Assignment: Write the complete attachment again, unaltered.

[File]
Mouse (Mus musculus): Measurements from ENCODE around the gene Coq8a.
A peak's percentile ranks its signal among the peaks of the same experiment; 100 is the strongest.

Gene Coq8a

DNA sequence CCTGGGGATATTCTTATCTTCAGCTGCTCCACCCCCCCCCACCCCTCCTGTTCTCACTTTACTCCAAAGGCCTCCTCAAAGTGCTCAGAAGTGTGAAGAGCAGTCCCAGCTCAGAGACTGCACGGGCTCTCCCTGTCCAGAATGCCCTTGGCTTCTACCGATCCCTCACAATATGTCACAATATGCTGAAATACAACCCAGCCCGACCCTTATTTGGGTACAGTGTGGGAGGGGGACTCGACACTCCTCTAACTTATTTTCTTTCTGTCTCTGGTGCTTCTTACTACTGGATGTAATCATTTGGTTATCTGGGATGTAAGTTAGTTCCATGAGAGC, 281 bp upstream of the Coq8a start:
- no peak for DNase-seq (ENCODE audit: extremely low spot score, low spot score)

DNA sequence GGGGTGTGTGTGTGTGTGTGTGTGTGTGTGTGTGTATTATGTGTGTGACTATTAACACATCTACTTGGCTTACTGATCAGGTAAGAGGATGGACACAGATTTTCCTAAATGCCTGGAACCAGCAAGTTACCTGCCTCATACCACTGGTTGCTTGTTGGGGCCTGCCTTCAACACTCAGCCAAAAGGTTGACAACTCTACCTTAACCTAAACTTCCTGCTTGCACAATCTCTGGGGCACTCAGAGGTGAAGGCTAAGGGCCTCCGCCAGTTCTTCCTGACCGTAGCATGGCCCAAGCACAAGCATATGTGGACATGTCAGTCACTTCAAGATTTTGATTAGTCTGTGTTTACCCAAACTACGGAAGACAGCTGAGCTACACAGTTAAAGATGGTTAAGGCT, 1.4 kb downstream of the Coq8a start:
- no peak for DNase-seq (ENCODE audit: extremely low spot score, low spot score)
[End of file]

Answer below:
Mouse (Mus musculus): Measurements from ENCODE around the gene Coq8a.
A peak's percentile ranks its signal among the peaks of the same experiment; 100 is the strongest.

Gene Coq8a

DNA sequence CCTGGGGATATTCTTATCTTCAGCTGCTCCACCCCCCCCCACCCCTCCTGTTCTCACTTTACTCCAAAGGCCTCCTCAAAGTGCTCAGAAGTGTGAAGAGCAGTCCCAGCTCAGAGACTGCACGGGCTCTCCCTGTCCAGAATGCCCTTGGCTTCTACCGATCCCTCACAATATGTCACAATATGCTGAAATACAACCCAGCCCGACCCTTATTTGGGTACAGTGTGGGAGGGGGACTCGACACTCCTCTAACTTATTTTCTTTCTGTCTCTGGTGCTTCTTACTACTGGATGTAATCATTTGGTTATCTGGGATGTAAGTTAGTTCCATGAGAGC, 281 bp upstream of the Coq8a start:
- no peak for DNase-seq (ENCODE audit: extremely low spot score, low spot score)

DNA sequence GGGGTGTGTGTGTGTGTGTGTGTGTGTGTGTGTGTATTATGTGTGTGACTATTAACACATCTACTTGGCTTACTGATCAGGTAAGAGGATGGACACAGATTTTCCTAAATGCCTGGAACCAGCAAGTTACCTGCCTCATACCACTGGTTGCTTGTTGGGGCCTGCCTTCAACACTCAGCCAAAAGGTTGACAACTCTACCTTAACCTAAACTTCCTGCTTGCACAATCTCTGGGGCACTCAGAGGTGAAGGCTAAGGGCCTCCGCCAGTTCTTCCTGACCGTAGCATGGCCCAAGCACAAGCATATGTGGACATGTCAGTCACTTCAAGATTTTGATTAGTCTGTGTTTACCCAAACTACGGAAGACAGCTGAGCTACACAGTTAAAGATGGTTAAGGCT, 1.4 kb downstream of the Coq8a start:
- no peak for DNase-seq (ENCODE audit: extremely low spot score, low spot score)